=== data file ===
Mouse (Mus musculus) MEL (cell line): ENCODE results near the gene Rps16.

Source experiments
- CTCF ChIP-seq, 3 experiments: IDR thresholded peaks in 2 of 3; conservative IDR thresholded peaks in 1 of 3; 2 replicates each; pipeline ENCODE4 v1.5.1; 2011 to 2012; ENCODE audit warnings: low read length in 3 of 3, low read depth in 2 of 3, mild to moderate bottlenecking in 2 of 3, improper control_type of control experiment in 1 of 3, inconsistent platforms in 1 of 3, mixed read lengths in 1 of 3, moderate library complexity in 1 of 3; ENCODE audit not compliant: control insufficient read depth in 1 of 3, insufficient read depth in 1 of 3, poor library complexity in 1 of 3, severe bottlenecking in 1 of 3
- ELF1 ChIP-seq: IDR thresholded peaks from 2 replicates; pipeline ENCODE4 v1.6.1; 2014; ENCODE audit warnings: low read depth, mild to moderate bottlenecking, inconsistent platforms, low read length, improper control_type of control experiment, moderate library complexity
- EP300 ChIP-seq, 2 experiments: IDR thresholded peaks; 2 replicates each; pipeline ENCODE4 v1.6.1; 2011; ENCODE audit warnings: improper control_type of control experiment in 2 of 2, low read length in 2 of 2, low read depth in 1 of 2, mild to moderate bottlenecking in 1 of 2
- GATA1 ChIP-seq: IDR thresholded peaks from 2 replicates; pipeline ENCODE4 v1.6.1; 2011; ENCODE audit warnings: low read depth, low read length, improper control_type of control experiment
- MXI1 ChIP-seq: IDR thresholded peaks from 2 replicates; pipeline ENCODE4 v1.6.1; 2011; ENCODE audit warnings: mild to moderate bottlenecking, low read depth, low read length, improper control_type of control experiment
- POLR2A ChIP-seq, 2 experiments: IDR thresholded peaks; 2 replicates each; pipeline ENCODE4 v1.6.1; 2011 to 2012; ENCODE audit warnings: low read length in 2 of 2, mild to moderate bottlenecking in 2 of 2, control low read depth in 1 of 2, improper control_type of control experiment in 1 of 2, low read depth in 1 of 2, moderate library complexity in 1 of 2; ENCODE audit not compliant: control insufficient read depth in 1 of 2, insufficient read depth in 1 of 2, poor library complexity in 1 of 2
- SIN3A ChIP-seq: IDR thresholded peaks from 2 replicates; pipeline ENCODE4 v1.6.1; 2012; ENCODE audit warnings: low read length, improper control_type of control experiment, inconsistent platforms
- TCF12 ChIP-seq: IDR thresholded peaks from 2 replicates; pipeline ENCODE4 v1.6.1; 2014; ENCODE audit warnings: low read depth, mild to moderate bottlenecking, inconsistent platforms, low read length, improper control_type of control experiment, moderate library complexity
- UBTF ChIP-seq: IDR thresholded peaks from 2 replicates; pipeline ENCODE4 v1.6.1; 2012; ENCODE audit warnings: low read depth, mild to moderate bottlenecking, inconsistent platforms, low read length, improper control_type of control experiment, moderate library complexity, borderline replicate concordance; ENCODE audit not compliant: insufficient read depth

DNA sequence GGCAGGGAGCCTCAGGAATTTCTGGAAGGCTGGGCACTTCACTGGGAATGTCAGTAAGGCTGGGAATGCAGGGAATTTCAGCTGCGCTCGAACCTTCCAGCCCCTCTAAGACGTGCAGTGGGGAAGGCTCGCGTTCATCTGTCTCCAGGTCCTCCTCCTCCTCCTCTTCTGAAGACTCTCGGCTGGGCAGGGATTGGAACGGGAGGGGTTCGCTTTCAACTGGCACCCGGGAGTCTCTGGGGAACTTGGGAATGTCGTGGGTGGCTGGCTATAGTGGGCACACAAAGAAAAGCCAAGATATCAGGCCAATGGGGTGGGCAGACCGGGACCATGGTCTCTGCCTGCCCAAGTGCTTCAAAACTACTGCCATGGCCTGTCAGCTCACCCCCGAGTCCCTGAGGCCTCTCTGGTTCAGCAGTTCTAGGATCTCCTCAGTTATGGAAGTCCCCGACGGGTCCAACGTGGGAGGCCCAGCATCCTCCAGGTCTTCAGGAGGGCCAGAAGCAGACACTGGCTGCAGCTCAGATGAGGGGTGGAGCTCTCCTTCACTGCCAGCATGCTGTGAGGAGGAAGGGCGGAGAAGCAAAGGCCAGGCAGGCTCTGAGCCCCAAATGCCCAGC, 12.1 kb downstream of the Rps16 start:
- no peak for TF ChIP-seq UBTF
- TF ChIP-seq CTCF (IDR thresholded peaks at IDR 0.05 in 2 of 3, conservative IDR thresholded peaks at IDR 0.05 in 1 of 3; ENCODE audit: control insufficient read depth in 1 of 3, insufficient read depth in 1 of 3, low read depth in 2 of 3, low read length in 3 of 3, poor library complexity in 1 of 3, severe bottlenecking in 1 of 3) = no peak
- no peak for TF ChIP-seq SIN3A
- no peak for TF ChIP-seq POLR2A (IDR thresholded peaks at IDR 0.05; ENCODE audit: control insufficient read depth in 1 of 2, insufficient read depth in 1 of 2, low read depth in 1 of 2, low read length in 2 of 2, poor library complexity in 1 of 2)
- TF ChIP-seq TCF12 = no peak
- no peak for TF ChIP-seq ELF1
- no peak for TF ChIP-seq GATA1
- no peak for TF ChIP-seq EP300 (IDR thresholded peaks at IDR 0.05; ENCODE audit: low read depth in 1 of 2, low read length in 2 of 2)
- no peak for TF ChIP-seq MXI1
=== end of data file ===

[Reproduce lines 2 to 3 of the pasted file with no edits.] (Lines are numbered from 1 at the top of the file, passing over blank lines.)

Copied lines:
Source experiments
- CTCF ChIP-seq, 3 experiments: IDR thresholded peaks in 2 of 3; conservative IDR thresholded peaks in 1 of 3; 2 replicates each; pipeline ENCODE4 v1.5.1; 2011 to 2012; ENCODE audit warnings: low read length in 3 of 3, low read depth in 2 of 3, mild to moderate bottlenecking in 2 of 3, improper control_type of control experiment in 1 of 3, inconsistent platforms in 1 of 3, mixed read lengths in 1 of 3, moderate library complexity in 1 of 3; ENCODE audit not compliant: control insufficient read depth in 1 of 3, insufficient read depth in 1 of 3, poor library complexity in 1 of 3, severe bottlenecking in 1 of 3